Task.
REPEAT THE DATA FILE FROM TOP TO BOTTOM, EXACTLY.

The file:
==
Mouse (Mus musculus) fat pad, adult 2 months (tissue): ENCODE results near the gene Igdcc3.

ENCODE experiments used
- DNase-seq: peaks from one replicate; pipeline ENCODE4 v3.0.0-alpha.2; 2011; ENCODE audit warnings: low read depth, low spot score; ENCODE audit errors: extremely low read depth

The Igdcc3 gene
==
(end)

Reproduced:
Mouse (Mus musculus) fat pad, adult 2 months (tissue): ENCODE results near the gene Igdcc3.

ENCODE experiments used
- DNase-seq: peaks from one replicate; pipeline ENCODE4 v3.0.0-alpha.2; 2011; ENCODE audit warnings: low read depth, low spot score; ENCODE audit errors: extremely low read depth

The Igdcc3 gene